Murder of Pierre Gambre, a Frenchman
We have spoken in our account of a certain Pierre Gambié, a delegate of Laudonnière. In carrying his merchandise across the country to sell it, he had traded so honestly that not only had he enriched himself but he had also married into the family of one of the kings of the region. The king allowed him to leave to pay us a visit on condition that he returned after a certain number of moons. He gave him a canoe and two Indians to accompany him. Thus he embarked with his riches, but his traveling companions slew him while he was poking a fire. They had two motives for this: the first was revenge (Gambié, who during the king's absence was managing his affairs, had killed one of their tribe with a stick); and the second was greed. Having seized the riches stored in the boat, they fled and the deed remained unknown for some time. This picture has been put in at the end so as not to disturb the order of the preceding series. We would not have reproduced it had not the author of the narrative recalled the event.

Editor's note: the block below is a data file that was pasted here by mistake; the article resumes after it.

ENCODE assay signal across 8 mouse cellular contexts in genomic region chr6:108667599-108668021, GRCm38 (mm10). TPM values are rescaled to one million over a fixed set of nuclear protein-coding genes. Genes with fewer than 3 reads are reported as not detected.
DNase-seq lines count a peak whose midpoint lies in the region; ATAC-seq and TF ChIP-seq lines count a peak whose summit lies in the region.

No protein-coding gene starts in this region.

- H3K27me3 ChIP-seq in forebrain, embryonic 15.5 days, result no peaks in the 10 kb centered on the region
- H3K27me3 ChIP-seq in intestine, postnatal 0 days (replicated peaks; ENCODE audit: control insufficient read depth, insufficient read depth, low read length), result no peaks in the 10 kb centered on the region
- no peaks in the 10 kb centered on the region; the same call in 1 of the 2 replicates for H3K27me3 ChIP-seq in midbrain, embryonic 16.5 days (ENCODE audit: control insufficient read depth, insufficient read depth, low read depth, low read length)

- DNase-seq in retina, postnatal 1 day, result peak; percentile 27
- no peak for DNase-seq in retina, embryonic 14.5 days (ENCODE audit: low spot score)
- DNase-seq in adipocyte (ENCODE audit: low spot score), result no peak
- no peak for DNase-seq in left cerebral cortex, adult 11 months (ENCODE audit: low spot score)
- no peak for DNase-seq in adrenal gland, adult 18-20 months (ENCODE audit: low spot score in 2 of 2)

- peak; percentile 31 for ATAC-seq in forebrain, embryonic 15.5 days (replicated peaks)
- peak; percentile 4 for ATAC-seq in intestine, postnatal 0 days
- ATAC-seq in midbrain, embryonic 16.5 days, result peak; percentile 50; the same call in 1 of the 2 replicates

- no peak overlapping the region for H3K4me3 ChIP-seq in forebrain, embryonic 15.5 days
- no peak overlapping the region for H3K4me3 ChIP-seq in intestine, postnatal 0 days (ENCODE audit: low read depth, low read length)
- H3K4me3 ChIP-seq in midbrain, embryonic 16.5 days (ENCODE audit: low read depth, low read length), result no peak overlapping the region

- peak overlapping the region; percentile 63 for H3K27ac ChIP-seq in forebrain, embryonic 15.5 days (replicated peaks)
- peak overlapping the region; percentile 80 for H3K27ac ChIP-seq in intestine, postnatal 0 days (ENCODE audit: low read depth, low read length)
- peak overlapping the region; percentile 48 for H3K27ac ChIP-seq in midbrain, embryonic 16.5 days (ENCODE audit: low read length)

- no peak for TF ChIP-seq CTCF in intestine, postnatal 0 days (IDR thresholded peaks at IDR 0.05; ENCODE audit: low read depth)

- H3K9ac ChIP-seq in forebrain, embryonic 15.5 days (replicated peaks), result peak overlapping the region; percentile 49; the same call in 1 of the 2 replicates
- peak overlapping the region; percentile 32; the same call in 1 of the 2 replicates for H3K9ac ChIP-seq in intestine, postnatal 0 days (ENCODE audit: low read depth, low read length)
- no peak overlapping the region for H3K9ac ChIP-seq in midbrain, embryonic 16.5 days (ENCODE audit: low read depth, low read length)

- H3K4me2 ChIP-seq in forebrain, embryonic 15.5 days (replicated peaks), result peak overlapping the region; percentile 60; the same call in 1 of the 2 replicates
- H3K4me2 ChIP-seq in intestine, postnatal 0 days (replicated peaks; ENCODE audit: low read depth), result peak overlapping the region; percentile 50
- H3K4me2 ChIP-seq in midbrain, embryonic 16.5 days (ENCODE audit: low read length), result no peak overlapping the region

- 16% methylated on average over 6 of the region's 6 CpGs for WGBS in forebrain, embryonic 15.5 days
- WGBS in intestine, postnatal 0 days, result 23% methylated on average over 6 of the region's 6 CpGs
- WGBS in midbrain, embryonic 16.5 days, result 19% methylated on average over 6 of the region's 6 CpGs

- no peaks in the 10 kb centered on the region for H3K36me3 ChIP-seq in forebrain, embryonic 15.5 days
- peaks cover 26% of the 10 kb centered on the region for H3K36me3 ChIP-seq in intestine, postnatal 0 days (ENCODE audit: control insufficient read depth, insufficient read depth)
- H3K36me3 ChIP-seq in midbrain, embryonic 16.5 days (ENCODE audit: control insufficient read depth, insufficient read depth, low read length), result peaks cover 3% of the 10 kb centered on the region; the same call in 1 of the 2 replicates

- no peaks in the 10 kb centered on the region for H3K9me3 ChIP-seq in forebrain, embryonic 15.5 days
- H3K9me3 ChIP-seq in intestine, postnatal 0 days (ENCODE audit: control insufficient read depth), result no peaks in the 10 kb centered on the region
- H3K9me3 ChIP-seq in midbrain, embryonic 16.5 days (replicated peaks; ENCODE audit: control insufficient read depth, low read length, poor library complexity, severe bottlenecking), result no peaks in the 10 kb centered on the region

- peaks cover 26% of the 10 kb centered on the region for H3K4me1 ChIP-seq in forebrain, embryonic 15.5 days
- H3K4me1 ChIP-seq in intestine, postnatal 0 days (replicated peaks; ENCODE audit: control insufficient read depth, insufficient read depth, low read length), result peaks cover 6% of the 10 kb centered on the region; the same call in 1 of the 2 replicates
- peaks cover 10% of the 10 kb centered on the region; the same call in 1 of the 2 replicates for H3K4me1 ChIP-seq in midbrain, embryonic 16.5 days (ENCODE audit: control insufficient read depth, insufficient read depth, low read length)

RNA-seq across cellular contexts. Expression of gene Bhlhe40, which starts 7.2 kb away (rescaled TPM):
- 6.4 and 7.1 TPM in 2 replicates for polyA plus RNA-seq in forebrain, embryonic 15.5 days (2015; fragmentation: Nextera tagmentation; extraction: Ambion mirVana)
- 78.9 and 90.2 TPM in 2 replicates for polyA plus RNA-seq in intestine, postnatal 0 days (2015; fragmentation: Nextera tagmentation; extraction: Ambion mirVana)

All transcriptions are taken from Discovering the New World, Based on the Works of Theodore de Bry, edited by Michael Alexander (New York: Harper & Row, 1976).